A photo by Daniel Robert. unsplash.com/photos/MRxD-J9-4psThe Danish court has recently decided that a party may be too large to be considered private, at least when it comes to the understanding of the wording “Public performance” in Danish copyright law. The court therefore ruled that the staff party held by Novo Nordisk should be considered as public in connection to the Danish Copyright Act, and therefore Novo should pay Koda for the use of musical work and text.  

Danish copyright law implements a range of EU directives, including directive 93/98/EEC concerning harmonizing the term of protection of copyright and certain related rights, and directive 92/100/EEC on rental rights and lending rights and on certain rights related to copyright in the field of intellectual property. 

Every year, the Danish global healthcare company Novo Nordisk throws a big private party for all of its employees. This was also the case in the years 2012 and 2013, where respectively 7,500 and 8,200 Novo Nordisk employees participated in the party. No non-employees were admitted to the parties. At the parties, DJs played the latest radio hits and a range of Danish musicians performed live.

Koda, the association in Denmark that administers the public performing rights of Danish artists, music creators and the publishers, and through reciprocal contracts with rights societies in more than 115 countries, also the performing rights of foreign artists, filed in 2013 a lawsuit against Novo, claiming that the staff parties in 2012 and 2013 should be considered public in terms of the Danish Copyright Act, and that Novo therefore should be bound to pay Koda for the right to play and use music at the parties. Novo claimed acquittal on the grounds that this was a closed party where only employees had access, and therefore refused to pay Koda.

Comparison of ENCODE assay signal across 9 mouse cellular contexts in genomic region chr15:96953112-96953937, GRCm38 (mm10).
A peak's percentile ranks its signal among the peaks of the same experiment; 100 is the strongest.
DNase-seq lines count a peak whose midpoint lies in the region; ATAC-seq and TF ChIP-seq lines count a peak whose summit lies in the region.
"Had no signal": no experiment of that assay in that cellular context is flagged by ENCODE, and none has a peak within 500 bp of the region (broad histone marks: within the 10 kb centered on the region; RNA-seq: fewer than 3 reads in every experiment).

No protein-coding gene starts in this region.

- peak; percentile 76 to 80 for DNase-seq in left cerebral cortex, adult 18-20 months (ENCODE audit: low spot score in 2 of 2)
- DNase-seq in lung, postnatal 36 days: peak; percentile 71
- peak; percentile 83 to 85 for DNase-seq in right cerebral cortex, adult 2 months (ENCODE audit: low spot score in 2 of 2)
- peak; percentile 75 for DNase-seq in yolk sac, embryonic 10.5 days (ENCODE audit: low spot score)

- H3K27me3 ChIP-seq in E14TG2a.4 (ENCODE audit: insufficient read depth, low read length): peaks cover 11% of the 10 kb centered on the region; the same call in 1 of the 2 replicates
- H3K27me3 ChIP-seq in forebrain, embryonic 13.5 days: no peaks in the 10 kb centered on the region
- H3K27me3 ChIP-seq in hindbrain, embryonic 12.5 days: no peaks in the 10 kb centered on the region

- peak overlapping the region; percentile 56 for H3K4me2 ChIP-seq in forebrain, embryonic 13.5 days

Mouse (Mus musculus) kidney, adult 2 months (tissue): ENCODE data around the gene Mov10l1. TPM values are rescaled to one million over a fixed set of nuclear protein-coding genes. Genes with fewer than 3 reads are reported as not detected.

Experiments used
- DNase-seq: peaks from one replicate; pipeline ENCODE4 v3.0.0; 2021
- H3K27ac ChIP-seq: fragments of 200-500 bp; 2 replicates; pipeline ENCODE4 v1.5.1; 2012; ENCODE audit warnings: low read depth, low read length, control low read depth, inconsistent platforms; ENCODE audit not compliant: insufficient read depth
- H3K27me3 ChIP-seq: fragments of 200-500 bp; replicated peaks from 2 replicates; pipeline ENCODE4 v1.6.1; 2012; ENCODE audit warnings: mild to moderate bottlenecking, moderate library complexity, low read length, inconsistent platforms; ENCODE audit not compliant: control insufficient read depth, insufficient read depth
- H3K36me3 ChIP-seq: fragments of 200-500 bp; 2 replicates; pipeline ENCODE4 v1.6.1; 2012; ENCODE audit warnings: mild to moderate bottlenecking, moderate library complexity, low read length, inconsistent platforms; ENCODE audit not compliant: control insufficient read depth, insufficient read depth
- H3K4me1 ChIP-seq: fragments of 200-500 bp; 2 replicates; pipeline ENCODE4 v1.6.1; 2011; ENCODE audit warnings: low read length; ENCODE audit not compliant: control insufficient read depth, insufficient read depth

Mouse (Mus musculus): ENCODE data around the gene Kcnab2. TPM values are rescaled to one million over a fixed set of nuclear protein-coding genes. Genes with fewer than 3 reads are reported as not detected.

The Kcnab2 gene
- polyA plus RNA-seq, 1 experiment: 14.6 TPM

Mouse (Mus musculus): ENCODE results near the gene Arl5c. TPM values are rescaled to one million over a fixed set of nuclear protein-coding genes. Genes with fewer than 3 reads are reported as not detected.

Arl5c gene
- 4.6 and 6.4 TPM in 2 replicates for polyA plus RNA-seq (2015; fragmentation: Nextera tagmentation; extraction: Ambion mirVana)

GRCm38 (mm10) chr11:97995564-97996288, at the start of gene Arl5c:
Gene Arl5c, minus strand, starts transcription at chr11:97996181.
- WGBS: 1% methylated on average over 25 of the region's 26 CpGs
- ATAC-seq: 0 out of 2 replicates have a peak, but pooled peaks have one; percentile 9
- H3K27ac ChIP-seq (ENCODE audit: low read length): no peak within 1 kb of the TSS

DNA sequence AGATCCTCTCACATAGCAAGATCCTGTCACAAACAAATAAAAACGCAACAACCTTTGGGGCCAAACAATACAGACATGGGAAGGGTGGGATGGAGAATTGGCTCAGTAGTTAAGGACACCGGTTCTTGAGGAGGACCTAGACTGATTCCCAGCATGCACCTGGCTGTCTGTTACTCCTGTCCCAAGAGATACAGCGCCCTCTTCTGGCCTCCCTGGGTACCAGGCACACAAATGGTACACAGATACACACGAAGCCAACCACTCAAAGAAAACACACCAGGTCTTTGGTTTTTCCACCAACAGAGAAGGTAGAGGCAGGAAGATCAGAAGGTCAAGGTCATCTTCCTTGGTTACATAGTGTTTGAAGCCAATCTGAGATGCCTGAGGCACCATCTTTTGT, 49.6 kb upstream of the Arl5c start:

According to the Danish Copyright Act, the person creating a literary artistic work shall have copyright therein. Copyright implies the exclusive right to control the work by reproducing it and by making it available to the public. According to article 2(3) of the Danish Copyright Act, work is made available to the public if the work is performed in public. In the current case, the Court therefore had to determine the demarcation between public performances and performances for groups of private nature.

In earlier case law, the basic criterion for this demarcation is whether there are personal ties between the person responsible for the performance and the audience. If so, the performance is private and is not protected. There have been a number of judgments on the use of music in closed societies or associations, and according to the case law the performance can only be private if the association has certain substantive or territorial criteria for membership that otherwise cannot be obtained immediately prior to the event, and if the association has a non-sociable purposes. Although these criteria are met, it will be considered public performance if the number of union members or participants is very high.

In the Novo against Koda case, the court came to the same conclusion and stated that the performances at the Novo staff parties in 2012 and 2013 should be considered public, especially due to the high number of participants. The fact that only staff could participate, and that the participation did not involve payment, could not lead to another result.

Staff parties held by the companies will probably only be bigger and more widespread in Denmark in the future, as it is a good way to gather colleagues across tasks and seniority and show gratitude to employees. In the future, however, the companies have to bear in mind that a private disco could be considered public, and therefore require payment to Koda or other related organizations. Preliminary negotiations have been made in an attempt to reach agreement concerning specific tariffs for music performances at staff parties between Koda and the Danish employers’ association – so far without result.

Therefore, we can only conclude that in connection to private staff parties if you are inviting approx. 7,500 employees, this could no longer be considered a private party. In connection to associations, the line has been drawn at approx. 800 people; it must be assumed that 800 people could also be the maximum number of people in connection to private staff parties – this is however not specified by the courts.